How to Know if Your Burnout Is Killing You
This week at Therapia Psychology we are taking a look at the effects of burnout.
For the past week and a half, the words “rest” and “burnout” keep coming up.
Every conversation I’ve had this week has included the discussion of burnout. Just about every article I’ve read has mentioned the importance of rest and avoiding burnout.
Perhaps this theme is circulating because it’s now winter. Winter is typically the season where we just keep working with very little in the breaks and public holidays.
Perhaps it’s circulating because so many of us have been working so hard we’re starting to experience the effects of burnout.
I have several new clients coming to me because they’re experiencing burnout in their current jobs and recognise a need for a change. I also can easily experience burnout if I don’t take time to rest.
And just last month, the World Health Organisation redefined burnout as an actual syndrome linked to unmanageable chronic workplace stress.
There’s been a lot of buzz about this new medical classification of burnout since it was announced. Perhaps this is also the reason the topic of rest keeps coming up.
Hidden Signs of Burnout You Shouldn’t Ignore
The syndrome for burnout includes several physical, emotional, and cognitive warning signs:
• Inability to concentrate
• Feeling like you’re constantly failing
• Making careless mistakes
• Re-upping a bad habit (i.e. if you previously quit smoking but started up again due to the stress from your job)
• Dizziness and headaches
Do any of these things describe how you’ve been feeling lately?
If so, first, do what you can to find the time needed to get some rest! Second, you might need to consult your doctor.
Then, you may want to make an appointment with your Workplace Wellness provider. If your workplace doesn’t have one bring it up at the next team meeting.
Quote: “If you don’t make time for your wellness, you will be forced to make time for your illness.” Unknown
Burnout is Toxic
In fact, if you want to live longer, a recent article says one of the 30 things you can do to live longer is to establish more balanced work hours.
The article criticizes the fact that our current work culture has made it acceptable to work over 40 hours a week, to work through lunch and breaks, and to come in early and leave late.
Another article states if management has little or no concern for work-life balance on a daily basis, this is one of eight signs your workplace is extremely toxic.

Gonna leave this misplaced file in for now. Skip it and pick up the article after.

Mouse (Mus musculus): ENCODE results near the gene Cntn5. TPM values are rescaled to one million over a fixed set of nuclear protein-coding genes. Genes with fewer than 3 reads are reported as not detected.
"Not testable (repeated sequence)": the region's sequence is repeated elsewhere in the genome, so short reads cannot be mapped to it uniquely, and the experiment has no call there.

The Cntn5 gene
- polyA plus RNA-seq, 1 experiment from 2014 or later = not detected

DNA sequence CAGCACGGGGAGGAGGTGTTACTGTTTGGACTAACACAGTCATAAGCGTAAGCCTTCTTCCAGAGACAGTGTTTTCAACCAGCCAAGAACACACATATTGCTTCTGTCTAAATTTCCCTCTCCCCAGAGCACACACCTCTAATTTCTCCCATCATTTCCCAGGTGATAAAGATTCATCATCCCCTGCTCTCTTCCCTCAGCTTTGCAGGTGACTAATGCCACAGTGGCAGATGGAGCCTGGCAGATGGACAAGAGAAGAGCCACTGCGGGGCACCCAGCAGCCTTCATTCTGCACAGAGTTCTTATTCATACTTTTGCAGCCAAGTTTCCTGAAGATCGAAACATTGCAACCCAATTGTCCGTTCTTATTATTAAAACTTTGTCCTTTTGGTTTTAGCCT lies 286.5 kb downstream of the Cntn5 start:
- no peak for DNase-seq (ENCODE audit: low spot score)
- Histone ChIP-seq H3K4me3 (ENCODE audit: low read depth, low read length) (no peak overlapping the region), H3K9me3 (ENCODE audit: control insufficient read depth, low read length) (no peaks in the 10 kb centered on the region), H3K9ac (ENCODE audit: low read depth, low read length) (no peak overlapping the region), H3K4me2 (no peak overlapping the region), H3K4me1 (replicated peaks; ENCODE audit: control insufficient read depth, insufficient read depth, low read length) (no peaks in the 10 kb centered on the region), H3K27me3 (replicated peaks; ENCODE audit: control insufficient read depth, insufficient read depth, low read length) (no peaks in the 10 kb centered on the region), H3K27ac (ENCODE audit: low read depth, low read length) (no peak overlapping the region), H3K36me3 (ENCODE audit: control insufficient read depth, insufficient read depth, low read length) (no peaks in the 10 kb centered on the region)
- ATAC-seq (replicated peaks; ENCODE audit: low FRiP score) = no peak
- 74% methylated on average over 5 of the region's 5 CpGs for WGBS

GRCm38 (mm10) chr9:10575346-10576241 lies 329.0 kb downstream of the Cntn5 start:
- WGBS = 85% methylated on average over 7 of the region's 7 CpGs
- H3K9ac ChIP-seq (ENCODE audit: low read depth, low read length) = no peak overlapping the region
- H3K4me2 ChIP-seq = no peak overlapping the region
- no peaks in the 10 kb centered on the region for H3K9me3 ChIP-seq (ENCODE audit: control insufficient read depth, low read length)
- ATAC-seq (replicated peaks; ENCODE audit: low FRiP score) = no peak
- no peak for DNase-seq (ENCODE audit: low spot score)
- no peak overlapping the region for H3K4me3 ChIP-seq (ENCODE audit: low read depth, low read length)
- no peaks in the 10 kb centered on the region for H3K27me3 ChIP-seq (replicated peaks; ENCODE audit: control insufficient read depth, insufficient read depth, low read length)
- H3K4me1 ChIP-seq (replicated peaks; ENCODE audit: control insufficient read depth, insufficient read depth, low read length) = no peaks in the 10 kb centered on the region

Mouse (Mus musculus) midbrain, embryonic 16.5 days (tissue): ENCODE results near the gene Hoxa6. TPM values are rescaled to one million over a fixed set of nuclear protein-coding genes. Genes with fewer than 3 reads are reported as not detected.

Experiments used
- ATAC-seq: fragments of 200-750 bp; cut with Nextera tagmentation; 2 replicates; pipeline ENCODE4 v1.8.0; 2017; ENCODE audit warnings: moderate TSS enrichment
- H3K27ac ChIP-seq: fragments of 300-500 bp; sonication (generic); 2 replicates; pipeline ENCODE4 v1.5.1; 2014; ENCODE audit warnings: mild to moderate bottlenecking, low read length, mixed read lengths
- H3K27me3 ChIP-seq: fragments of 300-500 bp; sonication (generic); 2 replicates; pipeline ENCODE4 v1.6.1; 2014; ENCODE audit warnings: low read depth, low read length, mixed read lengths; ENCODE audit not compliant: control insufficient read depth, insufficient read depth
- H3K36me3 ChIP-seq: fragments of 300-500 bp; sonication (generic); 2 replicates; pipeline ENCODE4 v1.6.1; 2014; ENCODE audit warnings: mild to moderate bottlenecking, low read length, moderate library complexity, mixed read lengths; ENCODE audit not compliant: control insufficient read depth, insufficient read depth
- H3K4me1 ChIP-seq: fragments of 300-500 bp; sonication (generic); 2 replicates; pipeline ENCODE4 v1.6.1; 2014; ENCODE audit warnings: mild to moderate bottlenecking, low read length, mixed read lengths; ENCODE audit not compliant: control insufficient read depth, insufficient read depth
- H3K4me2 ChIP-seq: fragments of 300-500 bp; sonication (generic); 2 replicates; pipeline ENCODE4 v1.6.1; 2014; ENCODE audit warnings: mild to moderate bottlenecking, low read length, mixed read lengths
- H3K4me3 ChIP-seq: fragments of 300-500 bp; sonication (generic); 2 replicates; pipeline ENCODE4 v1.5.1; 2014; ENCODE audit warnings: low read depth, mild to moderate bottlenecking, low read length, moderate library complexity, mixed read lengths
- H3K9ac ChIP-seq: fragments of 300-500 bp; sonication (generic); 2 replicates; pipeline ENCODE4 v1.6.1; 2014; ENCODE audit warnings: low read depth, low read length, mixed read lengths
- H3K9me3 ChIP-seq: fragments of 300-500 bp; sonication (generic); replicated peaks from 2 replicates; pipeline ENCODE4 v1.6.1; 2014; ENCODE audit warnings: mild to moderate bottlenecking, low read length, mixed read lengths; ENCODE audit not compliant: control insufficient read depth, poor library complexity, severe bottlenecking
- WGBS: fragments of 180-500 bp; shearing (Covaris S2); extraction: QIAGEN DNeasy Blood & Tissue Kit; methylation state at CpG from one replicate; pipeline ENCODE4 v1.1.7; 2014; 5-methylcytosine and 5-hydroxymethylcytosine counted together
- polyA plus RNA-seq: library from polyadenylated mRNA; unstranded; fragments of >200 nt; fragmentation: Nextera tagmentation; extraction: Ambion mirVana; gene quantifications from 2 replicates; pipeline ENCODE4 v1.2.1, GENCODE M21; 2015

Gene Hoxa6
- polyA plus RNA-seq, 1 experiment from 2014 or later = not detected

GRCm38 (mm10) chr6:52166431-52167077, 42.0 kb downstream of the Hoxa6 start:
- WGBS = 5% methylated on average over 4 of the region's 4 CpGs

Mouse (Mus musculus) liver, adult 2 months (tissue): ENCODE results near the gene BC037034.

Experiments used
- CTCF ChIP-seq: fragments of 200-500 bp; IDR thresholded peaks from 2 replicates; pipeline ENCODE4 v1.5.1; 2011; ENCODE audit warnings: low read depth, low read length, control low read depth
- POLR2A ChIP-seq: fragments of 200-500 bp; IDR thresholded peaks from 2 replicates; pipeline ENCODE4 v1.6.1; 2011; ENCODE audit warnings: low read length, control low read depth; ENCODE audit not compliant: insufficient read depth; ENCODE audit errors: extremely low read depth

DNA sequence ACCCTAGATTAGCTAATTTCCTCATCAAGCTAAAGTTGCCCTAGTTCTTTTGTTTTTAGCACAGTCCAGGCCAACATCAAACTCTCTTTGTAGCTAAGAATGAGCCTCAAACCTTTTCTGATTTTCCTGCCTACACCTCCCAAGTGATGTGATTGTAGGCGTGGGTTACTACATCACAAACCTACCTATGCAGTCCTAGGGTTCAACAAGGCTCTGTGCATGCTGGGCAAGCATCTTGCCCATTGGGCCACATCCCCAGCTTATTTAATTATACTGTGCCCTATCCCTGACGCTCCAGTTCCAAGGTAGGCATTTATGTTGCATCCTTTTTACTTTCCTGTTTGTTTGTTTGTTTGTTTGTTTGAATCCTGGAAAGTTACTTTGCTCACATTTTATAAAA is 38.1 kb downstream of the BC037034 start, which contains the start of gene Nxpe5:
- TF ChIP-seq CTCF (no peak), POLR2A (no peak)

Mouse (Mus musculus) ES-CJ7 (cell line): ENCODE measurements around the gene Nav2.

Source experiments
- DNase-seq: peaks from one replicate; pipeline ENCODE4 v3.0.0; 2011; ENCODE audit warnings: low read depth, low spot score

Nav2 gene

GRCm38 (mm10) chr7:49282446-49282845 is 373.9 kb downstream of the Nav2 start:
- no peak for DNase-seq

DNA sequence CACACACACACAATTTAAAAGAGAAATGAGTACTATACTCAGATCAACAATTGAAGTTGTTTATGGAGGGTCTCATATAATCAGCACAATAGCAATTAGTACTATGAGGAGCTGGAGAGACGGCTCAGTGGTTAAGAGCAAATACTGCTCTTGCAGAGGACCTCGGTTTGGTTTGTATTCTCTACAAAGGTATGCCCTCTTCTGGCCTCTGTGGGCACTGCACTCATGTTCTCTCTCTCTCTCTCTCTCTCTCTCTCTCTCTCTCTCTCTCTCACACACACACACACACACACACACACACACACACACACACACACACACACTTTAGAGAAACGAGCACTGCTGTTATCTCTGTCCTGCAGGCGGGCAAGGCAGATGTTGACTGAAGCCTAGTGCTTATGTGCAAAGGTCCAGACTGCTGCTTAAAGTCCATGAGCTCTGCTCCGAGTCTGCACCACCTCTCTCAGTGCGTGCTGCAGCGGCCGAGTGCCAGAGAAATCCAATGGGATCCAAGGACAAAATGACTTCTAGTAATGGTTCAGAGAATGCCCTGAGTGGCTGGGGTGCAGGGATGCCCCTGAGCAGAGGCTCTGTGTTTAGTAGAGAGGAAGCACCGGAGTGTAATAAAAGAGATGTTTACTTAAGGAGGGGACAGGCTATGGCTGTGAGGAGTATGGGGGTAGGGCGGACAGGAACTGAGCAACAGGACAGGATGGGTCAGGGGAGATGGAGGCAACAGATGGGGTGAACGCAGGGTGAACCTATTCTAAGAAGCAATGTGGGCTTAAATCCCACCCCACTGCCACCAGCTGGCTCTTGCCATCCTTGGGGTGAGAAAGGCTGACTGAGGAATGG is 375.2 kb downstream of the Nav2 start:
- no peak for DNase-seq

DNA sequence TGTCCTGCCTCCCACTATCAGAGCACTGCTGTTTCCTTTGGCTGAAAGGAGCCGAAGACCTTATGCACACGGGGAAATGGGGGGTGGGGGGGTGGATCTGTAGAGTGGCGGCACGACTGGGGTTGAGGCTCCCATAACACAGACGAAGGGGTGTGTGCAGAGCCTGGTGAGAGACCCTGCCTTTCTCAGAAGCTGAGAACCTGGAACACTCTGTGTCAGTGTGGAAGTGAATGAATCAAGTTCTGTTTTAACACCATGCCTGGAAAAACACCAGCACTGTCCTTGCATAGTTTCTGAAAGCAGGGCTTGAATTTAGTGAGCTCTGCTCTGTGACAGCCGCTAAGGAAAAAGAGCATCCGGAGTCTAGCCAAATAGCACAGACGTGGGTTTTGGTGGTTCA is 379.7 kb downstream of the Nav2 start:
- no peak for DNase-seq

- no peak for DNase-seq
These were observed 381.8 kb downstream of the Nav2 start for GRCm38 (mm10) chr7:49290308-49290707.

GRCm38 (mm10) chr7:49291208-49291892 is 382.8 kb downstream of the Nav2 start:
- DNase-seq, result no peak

This means you feel like you have to sacrifice your personal life and family for your job on a regular basis. Which is evidenced by more hours per week, little to no vacation time, and 24/7 availability for work communication.
How to Reduce Burnout by Making Good Decisions
This lack of balance has become our “new normal,” and it needs to return to the “old normal” if we want to be productive both in our jobs and our personal lives.
Of course, this is easier said than done. It will require a culture shift in the world of work. While the shift has begun, it still has a long way to go before the pendulum will swing back to what’s considered realistic.
There are things you can do as an individual to start making this shift in your own personal and professional life. This includes learning how to negotiate win-win scenarios with your current supervisor when asked to take on additional responsibilities.
It also includes learning to make good decisions when seeking new opportunities. Always choose those opportunities that support your personal mission statement and turn down those that don’t.
Think about what you value above just the monetary return on an opportunity.
Quote: “There are four types of wealth:
Financial wealth (money)
Social wealth (status)
Time wealth (freedom)
Physical wealth (health)
Be wary of jobs that lure you in with 1 and 2, but rob you of 3 and 4.”
It’s Okay to Rest and Do Nothing
It’s okay and necessary to do what it takes to recover from your burnout. This means getting the rest you need, and also spending some time just doing nothing.
If you’re like me, it’s hard to just do nothing. But The New York Times published an article by Bonnie Tsui which assures us we’re doing something important when we aren’t doing anything at all. Tsui says,
“We need to rest, read, and reconnect. It is the invisible labour that makes creative life possible.”
During winter I like to take the time to spend a weekend in silence reflecting on the first half of the year, reading, and thinking about how to be more intentional in the remaining half of the year. It is so tranquil and renewing to my mind and soul. It leaves me feeling rested and refreshed.
I encourage you to spend a portion of this weekend getting some quiet time and some rest, both alone and with your family.
Doing so will give you the clarity and energy you need to make some necessary changes moving forward in your career.
Whether it’s learning to manage your manager, carving out some work-life balance, or making a career change to something healthier.
If you or your staff are feeling overwhelmed, stressed or nearing burnout Therapia Psychology can help. To find out more about our Workplace Wellness program email firstname.lastname@example.org or call us today on 8364 3811.